Tips to Dry and Take Care of Your Running Shoes Better

How to Dry and Take Care of Your Running Shoes

If you take your fitness seriously and/or enjoy running, then you probably spend a decent amount on your running shoes. Even if you don’t, the point I’m going to make is that with a little extra TLC you can make your shoes last a lot longer – which we can both agree is a good thing.

It’s all too easy to neglect looking after running shoes, I know I’ve been guilty of it in the past. The first thing I want to do after a long run is to leave my shoes at the door and rest, relax, put my feet up, sound familiar?

Well, a friend of mine gave me a pep talk a while back after seeing the state of my shoes and hearing me moan about them falling apart and being uncomfortable. The result has been a new found love for each pair of shoes I’ve owned since.

I’ve given them more love, and in return, they have given me more miles of comfort. That means fewer blisters, rubbing, aches and pains, and so on. So, it should be a no-brainer when it comes to looking after our shoes.

With all of that in mind, here are a few steps to follow if you want to start better looking after your shoes and extending their life expectancy:

Storing Your Shoes Properly

After a long run, the last thing you are probably thinking about is storing your shoes somewhere dry and out of harm’s way. You’re exhausted and are probably thinking you will do it later (or maybe you’re not).

Either way, later often means other shoes get thrown on top of them, people walk on them, they aren’t being aired out properly, etc.

You need a dedicated well-ventilated place to keep your shoes that’s safe from other items being placed on top of them. No matter how tired you are, place your shoes away safely after a run. Think of it this way, how many other items do you own that are as expensive as your shoes and used as often? How do you treat those items?

Dealing with Bad Odors

Possibly the number one complaint about shoes is that they start to smell. It’s not much of a surprise, they have sweaty feet inside them, pound dirty floors and get dirt, water, and other debris hitting the outside of them.

Spraying deodorizer inside after every use is only going to mask the smell for so long. Here are a few things I recommend if you’re trying to combat bad smells:

  • Store your shoes somewhere well ventilated (doubles up with the positive in point one above).
  • Remove the insoles and air them separately if they come out.
  • Consider wearing thin socks if you currently run with bare feet, socks soak up a lot of sweat that will otherwise be soaking into your shoes.
  • Use antibacterial deodorizing sprays on a regular basis.

Caring for your shoes in this way and keeping smells at bay are going to increase the life of your shoes. Not to mention having fresh smelling shoes is going to make everyone happy!

Cleaning off Mud and Dirt

You should always clean off mud and dirt after every run. Leaving mud to harden is going to cause damage to the fabric of your shoes, plus it can diminish how they (and you) perform.

Good quality running shoes have a lot of breathable meshing to help keep your feet cool, this is where dirt will often get caught and when it clogs up the mesh it causes your feet to overheat.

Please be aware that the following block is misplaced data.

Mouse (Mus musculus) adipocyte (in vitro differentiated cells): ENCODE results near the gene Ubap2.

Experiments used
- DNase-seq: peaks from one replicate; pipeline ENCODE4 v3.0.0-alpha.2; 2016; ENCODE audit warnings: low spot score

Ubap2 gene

I know what you’re thinking – but throwing your shoes in the washing machine is not the best idea.

First of all, use an old toothbrush or a similar soft bristle brush to gently brush off all the surface dirt when it’s dry. Then use some warm water and even a little grease removing soap if you’re dealing with some stubborn mud to remove the rest.

Let your shoes air out naturally after and don’t wear them again until they are completely dry.

Drying Your Shoes Safely

All these points lead on nicely to covering how you should be drying your shoes after a run or giving them a clean.

The golden rule here is to never use artificial heat. Placing your shoes on a radiator, or blow drying them (yes, some people do this) can cause the seams to loosen, the fabric stretch or lose its elasticity, and a whole host of other problems.

To dry soggy shoes after a run in wet conditions follow this simple three step process:

  1. Remove the insole and laces.
  2. Pull the tongue forward and open up the shoe as wide as possible.
  3. Place your shoes in a dry, warm place, and a gentle breeze is a bonus.

If it’s going to take a long time to dry them out due to a combination of cold conditions and extremely soggy shoes, then it’s fine to soak up some of the moisture with kitchen roll or an absorbent cloth of some kind.

Just don’t wipe then hard, ring any part of them out, press, or handle your shoes in any way to try and force the moisture out. Allow your shoes to dry naturally and they will be just fine.

Remember, the key takeaway is that if you take the best possible care of your shoes they will take good care of you and your feet.

You can expect to get several hundred miles out of a good pair of running shoes. You also minimize the risk of injury by keeping your shoes in good condition, as well as improving your best performance on the road.

So if you’re one of the many people that are guilty of neglecting your shoes, it’s ok, you can keep the secret between the two of us. It’s never too late to start giving your shoes a little more TLC!

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